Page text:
2020, June 16: The Crescent Moon, Four Morning Planets


Venus moves into the morning sky with Mars, Jupiter, and Saturn.  The crescent moon adds to the view.

 

The crescent moon and Venus, June 16, 2020
2020, June 16: The crescent moon is over 36° to the upper right of Venus.

by Jeffrey L. Hunt

This morning the crescent moon – 25.0 days past the New phase and 22% illuminated – is low in the east, midway from Mars to Venus.  It is heading toward Friday’s (June 19) close grouping with Venus, now emerging into the morning sky. 

Venus is low in the east-northeast during morning twilight, June 6, 2020.
2020, June 16: Venus is low in the east-northeast during morning twilight. Use a binocular to see its tiny crescent phase.

Find a clear horizon to see Venus low in the east-northeast.

For more about Venus as a morning star during 2020, see this article. Through a binocular Venus shows a thin crescent shape. This morning Venus is over 36° to the lower left of the moon.

On July 19, the five-naked eye planets (Mercury – Saturn) appear in the sky with the crescent moon.

The lunar crescent and Mars, June 16, 2020
2020, June 16: The lunar crescent – 25.0 days past the New phase and 22% illuminated – is low in the east, 37° to the lower left of Mars.

This morning the moon is 37° to the lower left of Mars.  The Red Planet is among the faint stars of Aquarius.

Mars, Saturn, and Jupiter are in the southern sky, June 16, 2020
2020, June 16: Mars, Saturn, and Jupiter appear in the southern sky. Mars is 57° from Jupiter. Jupiter and Saturn are 5.3° apart. They are retrograding in eastern Sagittarius.

Mars, Saturn, and Jupiter arch across the southern sky.  Mars is in the southeast, with Saturn and bright Jupiter in the south-southwest. Mars is over 57° from Jupiter and the gap continues to grow as Mars marches eastward compared to the starry background.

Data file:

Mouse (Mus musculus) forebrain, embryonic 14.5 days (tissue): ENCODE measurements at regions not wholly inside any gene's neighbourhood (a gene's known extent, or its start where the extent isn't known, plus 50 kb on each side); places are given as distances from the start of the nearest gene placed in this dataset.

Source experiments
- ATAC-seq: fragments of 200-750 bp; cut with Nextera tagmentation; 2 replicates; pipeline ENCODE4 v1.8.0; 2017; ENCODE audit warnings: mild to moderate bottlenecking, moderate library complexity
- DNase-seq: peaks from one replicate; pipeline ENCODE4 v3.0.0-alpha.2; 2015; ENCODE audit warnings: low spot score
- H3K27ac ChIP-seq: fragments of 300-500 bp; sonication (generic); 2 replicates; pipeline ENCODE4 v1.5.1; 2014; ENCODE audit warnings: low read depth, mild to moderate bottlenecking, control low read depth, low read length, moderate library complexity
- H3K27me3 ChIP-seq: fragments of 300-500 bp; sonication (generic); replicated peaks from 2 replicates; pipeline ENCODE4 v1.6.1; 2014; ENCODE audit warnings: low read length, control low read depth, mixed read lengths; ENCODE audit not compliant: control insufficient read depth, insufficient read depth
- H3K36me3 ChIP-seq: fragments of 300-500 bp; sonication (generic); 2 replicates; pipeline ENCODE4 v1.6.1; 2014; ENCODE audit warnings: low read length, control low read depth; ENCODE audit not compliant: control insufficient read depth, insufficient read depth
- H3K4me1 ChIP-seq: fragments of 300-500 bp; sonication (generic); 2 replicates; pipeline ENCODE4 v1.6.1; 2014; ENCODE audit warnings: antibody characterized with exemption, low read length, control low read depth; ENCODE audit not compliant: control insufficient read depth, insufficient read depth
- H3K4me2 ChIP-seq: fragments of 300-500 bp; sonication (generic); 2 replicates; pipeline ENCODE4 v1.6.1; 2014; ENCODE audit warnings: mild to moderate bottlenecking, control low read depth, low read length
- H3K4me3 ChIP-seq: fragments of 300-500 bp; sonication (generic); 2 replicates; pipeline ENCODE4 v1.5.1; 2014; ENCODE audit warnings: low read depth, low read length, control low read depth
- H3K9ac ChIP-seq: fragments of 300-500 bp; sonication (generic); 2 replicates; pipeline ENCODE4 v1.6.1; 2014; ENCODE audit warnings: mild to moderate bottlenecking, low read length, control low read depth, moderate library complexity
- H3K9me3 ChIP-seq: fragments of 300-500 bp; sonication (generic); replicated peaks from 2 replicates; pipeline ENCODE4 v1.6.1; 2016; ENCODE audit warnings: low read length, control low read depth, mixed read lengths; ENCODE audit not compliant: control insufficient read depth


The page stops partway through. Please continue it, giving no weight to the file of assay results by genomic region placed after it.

Meanwhile, Jupiter and Saturn continue to retrograde, move westward compared to the starry background.  This illusion is from Earth overtaking and passing the outer planets.  With a binocular watch the planets move westward compared to the stars.  This morning Jupiter is 1.7° to the lower left of 56 Sagittarii – labelled on some star charts and the image above as 56 Sgr.  Saturn is 2.1° to the lower right of Sigma Capricorni, σ Cap.

As Jupiter and Saturn retrograde, they also separate.  This morning they are 5.3° apart.  As they move westward against the starry background, the gap between Jupiter and Saturn increases.

Earth passes between the sun and Jupiter (opposition) on July 14, followed by Saturn six days later.  At opposition the planets rise in the southeast at sunset, appear in the south at midnight, and set in the west at sunrise.  They are in opposite directions from the sun.

Jupiter and Saturn continue to retrograde until September.  After the planets begin their direct motion, Jupiter over takes and catches Saturn in a Great Conjunction on December 21, 2020.  Such events occur every 19.6 years, about once every generation. This conjunction is the closest of the two planets since 1623.

Follow the planets in the sky during June.

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